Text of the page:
The Court of Justice of the European Union (CJEU) upheld Thursday a lower court ruling that restricted the increased flow of gas through Germany’s OPAL pipeline. The CJEU ruled that the concept of “energy solidarity” was well-grounded in European law, rejecting Germany’s argument that energy solidarity is merely a political concept.
The OPAL pipeline runs from northern Germany to Czechia. The pipeline transports liquid natural gas from Russia’s Nord Stream undersea pipeline, which runs from Viborg on the Russian coast of the Baltic Sea to Greifswald, a northeastern German city on the Baltic Sea. Gazprom Export, the exporting branch of the Russian national natural gas company, sought to increase the amount of natural gas it exported via Nord Stream by doubling the pipeline’s capacity. This project, called Nord Stream 2, began its early stages in 2011, but accelerated in 2015 when Gazprom formed a joint venture with Royal Dutch Shell, E.ON, and other gas companies to construct the pipeline.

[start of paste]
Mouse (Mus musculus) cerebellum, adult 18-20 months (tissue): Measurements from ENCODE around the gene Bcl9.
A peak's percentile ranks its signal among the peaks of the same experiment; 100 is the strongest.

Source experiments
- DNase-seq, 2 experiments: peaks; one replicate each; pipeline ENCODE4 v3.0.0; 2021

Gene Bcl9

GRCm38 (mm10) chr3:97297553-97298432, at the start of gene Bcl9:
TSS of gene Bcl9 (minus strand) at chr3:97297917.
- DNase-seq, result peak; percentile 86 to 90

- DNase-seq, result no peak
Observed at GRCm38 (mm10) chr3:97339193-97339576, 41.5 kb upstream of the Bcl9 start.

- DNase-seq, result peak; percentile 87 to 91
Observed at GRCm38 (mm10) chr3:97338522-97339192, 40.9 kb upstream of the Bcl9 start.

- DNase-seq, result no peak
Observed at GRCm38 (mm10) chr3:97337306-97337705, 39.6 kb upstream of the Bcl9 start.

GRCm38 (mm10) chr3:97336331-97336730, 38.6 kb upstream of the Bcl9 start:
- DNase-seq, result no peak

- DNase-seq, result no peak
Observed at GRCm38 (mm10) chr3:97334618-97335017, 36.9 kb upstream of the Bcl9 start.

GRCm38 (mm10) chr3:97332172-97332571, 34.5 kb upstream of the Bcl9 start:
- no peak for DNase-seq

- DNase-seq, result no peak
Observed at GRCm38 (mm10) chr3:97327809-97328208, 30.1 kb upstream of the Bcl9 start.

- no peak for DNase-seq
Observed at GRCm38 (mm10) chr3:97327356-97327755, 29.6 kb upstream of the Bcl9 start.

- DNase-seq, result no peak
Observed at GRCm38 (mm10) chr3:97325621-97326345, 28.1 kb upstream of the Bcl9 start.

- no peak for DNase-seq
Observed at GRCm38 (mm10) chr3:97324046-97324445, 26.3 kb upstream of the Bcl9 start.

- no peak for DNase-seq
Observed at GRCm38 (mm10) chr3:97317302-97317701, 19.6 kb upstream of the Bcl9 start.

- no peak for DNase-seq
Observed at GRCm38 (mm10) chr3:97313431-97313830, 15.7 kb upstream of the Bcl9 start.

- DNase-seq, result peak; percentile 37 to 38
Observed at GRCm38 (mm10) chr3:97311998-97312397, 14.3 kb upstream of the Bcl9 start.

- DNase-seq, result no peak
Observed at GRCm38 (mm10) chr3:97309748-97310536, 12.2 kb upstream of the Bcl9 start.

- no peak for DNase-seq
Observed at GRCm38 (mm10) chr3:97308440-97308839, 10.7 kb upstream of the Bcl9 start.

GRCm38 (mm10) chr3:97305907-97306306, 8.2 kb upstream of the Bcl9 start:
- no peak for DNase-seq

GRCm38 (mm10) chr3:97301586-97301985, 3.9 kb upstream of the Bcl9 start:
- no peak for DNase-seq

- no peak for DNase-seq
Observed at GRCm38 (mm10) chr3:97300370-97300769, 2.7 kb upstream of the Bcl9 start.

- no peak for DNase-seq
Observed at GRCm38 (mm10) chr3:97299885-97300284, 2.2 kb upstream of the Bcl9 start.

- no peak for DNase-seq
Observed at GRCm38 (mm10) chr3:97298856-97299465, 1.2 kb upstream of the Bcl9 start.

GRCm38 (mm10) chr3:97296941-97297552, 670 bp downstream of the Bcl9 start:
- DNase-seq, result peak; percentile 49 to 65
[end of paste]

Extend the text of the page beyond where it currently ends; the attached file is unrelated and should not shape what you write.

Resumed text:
Poland sued to block the joint venture, which it alleged endangered European energy security. Poland, as well as countries like Ukraine, rely heavily on tariffs and transit fees collected from Gazprom Export through the use of overland pipelines that transport gas to Western Europe through those countries. Moreover, Poland alleges that increased capacity in the Nord Stream system would allow Russia to cut off Eastern European countries from necessary natural gas supplies. Poland has diversified its own gas imports, purchasing gas from American energy companies. Nord Stream 2 was recently completed, allowing OPAL to increase its capacity in turn.
CJEU’s decision upholding the lower court ruling restricts the OPAL pipeline from carrying additional capacity, citing the concept of energy solidarity. This ruling recognizes that excessive reliance on Russian energy imports represents a potential security threat to the European Union.